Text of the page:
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I have a simple random sample (SRS) $S$ of size $n$ drawn from a population $D_1$ containing $N_1$ members. A new set $D_2$ with $N_2$ members is added to the population. I would like to create a new set $S'$ that is a SRS from $D_1 \cup D_2$.

One strategy that won't work is to draw a SRS of size $nN_2/N_1$ (or any other size) from $D_2$ and add is to $S$. (The result would be a stratified random sample from $D1 \cup D2$, but not a SRS from it.)

A strategy that will work is to first make one trial on a random variable with a hypergeometric distribution (population size $N_1+N_2$, number of draws $n'$, and number of success states in the population $N_1$). The resulting value $n'_{1}$ is the number of items in $S'$ that should be taken from $D_1$. If $n'_{1} < n$, we discard a SRS of size $n - n'_{1}$ from $S$ to form the initial $S'$. If $n'_{1} > n$, we select an additional SRS of size $n'_{1} - n$ from $D_1 \setminus S$, and put these items, plus all items from $S$ in $S'$. We also draw an SRS of size $n'_{2} = n' - n'_{1}$ from $D_2$ and add it to $S'$.

I'm interested in choosing $n'$ to minimize $E[|S' \setminus S|]$, the expected size of $S' \setminus S$. In other words, the expected value of the number of items from $D_2$ plus the number of new items, if any, from $D_1$.

I have three questions:

Q1. If we have the additional constraint that $n' \ge j$ for some $j$, is there a simple argument that the optimal $n'$ is $j$? Seems like it has to be, but I'd rather not work out the expected value formula and slog through the derivatives.

Q2. Does anyone know of a better algorithm for the above problem?

Q3. The problem I'd really like to solve is more complex. Each item in $D_1$ and $D_2$ is either an A or a B. $S$ has at least $k$ A's, and I want to minimize $E[|S' \setminus S|]$ subject to the constraint that $S'$ has at least $k$ A's. The above algorithm no longer works, because we can't pick $n'$ in advance. (We don't know how rich $D_2$ is in A's, and we might get unlucky anyway.) Is there a simple algorithm for this case? I've perused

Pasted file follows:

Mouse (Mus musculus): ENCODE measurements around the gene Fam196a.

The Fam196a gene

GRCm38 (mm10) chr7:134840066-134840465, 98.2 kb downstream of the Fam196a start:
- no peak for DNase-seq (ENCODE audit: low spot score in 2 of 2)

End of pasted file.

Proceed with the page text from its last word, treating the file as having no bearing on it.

Thompson, S. K. and Seber, G. A. G. Adaptive Sampling. Wiley, New York, 1996

but can't find exactly this problem treated. But my gut tells me that both the above problems have been faced and solved many times before.

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    $\begingroup$ Clever, and I certainly can't think of a better way of doing this. But for Q1 to make sense we need another constraint; otherwise the smaller $n'$ gets the better it meets your criterion, with $n'=0$ meaning you don't have do any new sampling at all. $\endgroup$ – Peter Ellis Apr 28 '12 at 3:12
  • $\begingroup$ There are some slight tweeks: for example if $n'_{1} \le n/2$, it may be faster to take an SRS size $n'_{1}$ from $S$ than to discard an SRS size $n-n'_{1}$. $\endgroup$ – Henry Apr 28 '12 at 7:55
  • $\begingroup$ Peter - Good point about $n'$. I had simplified my actual problem too much. I've edited my question above to give the full problem. $\endgroup$ – DavidDLewis Apr 28 '12 at 13:38
  • $\begingroup$ Henry - Good point, though I'm actually more interested in a simple algorithm than an efficient one in this case. Fast existing software will do the sampling, but the overall process needs to be comprehensible to non-statisticians. $\endgroup$ – DavidDLewis Apr 28 '12 at 13:44
  • $\begingroup$ Indeed, from the standpoint of simplicity, minimizing the number of times a person calls the simple random sampling capability of an existing piece of software is probably the main factor. $\endgroup$ – DavidDLewis Apr 28 '12 at 13:56
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You are right, there's been some thought put into how to sample from growing populations by sampling statisticians. I think you would want to look at the work of Larry Ernst of the US Bureau of Labor Statistics: http://www.google.com/search?q=lawrence+ernst+bls+sampling+overlap. As I am still not sure what your statistical problems is -- estimating the fraction or the number of As in the total population? -- I cannot recommend anything specific, but I expect that you will find something suitable from the body of work he develops and cites. Most statistical solutions would involve stratified samples though; these folks are interested in developing statistical solutions in which they can quantify the probabilities of selections of the individual units and the pairs of units. The issue of how the algorithm scales or runs in real time is rarely of interest, as sample is to be taken once, so it's OK if it takes a long time. For you, apparently, timing is an issue.

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  • $\begingroup$ StasK - Thanks for the pointer. The literature is much larger than I expected! The key terms are ones like "sample overlap", "sample coordination", and "synchronized sampling". As you observe, my problem is much simpler than the ones the literature addresses, so I'm having to dig back to the basics but I'm sure I'll find it. Drawing a sample in order of "permanent random numbers" (essentially hash codes) provides one easy solution, but I'm not sure the software platforms my users have support that capability. $\endgroup$ – DavidDLewis Apr 29 '12 at 19:22
  • $\begingroup$ Permanent random numbers are available to my users, so I'm going to declare this answered - thanks! $\endgroup$ – DavidDLewis May 1 '12 at 0:32

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